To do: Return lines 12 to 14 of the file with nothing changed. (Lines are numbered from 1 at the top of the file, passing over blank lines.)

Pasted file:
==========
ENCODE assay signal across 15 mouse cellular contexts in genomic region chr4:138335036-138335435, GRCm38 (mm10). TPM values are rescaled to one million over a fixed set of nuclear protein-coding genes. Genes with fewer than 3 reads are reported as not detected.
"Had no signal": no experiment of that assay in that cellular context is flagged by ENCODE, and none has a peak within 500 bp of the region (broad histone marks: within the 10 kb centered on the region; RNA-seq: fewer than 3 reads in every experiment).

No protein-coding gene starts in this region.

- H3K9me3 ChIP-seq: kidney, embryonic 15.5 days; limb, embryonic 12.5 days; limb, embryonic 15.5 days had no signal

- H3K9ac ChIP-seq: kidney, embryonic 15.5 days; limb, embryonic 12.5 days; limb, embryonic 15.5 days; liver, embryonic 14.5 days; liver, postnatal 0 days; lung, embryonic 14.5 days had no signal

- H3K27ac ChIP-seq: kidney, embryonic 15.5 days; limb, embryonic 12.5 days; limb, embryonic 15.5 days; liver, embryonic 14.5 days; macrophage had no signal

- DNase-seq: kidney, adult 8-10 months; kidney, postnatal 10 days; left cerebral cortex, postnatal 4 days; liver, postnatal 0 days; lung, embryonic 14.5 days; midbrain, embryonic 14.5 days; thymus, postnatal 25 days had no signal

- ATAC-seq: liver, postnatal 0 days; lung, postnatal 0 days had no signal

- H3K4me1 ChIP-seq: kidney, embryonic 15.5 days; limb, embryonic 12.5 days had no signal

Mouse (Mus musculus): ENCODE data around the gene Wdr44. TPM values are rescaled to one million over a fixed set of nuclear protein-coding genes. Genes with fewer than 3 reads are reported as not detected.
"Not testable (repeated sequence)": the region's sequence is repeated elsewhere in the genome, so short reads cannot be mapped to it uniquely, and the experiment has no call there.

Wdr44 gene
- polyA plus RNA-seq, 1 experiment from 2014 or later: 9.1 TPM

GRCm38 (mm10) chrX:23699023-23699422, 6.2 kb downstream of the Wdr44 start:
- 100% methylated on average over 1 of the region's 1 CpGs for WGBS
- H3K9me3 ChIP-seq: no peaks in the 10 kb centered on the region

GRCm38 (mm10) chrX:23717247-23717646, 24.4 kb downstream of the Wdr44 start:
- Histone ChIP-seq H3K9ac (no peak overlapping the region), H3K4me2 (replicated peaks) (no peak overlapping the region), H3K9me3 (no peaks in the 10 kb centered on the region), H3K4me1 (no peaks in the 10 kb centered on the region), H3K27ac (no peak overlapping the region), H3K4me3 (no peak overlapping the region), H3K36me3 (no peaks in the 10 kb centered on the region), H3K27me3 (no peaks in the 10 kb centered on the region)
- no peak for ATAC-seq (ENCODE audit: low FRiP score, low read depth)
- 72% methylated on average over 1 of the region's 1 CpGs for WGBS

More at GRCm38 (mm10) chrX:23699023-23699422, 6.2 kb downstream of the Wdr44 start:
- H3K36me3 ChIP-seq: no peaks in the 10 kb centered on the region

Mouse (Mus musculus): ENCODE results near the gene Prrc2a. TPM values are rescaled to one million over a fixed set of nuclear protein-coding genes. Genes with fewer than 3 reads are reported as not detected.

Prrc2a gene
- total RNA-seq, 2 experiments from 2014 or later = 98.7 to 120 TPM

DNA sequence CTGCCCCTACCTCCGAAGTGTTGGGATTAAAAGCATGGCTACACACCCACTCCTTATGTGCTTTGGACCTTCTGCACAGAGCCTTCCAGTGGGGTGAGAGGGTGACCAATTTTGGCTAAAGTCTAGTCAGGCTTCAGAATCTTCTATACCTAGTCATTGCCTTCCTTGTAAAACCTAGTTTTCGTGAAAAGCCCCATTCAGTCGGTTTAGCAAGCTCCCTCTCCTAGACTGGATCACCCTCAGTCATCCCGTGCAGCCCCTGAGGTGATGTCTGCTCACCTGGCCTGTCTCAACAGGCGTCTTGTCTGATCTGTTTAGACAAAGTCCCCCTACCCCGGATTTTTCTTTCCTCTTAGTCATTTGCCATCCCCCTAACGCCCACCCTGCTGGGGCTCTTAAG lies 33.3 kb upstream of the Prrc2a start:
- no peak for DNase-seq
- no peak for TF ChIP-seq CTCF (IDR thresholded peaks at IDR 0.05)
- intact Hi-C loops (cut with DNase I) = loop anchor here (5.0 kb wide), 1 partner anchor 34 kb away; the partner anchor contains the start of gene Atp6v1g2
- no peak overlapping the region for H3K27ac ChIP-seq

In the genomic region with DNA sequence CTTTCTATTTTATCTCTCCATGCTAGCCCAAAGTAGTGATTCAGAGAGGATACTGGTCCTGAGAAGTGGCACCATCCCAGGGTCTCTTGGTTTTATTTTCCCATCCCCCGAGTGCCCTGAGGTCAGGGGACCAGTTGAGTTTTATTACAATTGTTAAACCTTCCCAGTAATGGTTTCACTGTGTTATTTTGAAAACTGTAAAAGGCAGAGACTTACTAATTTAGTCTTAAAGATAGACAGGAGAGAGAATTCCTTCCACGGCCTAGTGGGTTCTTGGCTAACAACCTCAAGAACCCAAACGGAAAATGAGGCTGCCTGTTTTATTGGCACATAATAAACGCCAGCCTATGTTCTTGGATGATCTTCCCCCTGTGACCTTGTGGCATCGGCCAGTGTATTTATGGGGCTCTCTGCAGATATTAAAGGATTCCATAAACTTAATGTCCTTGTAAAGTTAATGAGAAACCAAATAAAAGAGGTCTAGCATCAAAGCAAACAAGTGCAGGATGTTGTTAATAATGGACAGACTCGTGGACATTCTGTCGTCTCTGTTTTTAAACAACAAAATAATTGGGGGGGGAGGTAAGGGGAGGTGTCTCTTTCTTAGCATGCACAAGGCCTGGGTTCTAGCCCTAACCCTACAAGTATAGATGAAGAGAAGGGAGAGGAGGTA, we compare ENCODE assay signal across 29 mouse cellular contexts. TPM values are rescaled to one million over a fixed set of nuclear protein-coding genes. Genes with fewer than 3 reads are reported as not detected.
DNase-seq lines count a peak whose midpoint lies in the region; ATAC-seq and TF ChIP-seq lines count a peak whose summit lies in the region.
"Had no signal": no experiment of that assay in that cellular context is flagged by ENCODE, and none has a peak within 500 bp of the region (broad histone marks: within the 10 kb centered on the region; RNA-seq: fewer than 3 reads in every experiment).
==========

Wdr44 gene
- polyA plus RNA-seq, 1 experiment from 2014 or later: 9.1 TPM

GRCm38 (mm10) chrX:23699023-23699422, 6.2 kb downstream of the Wdr44 start: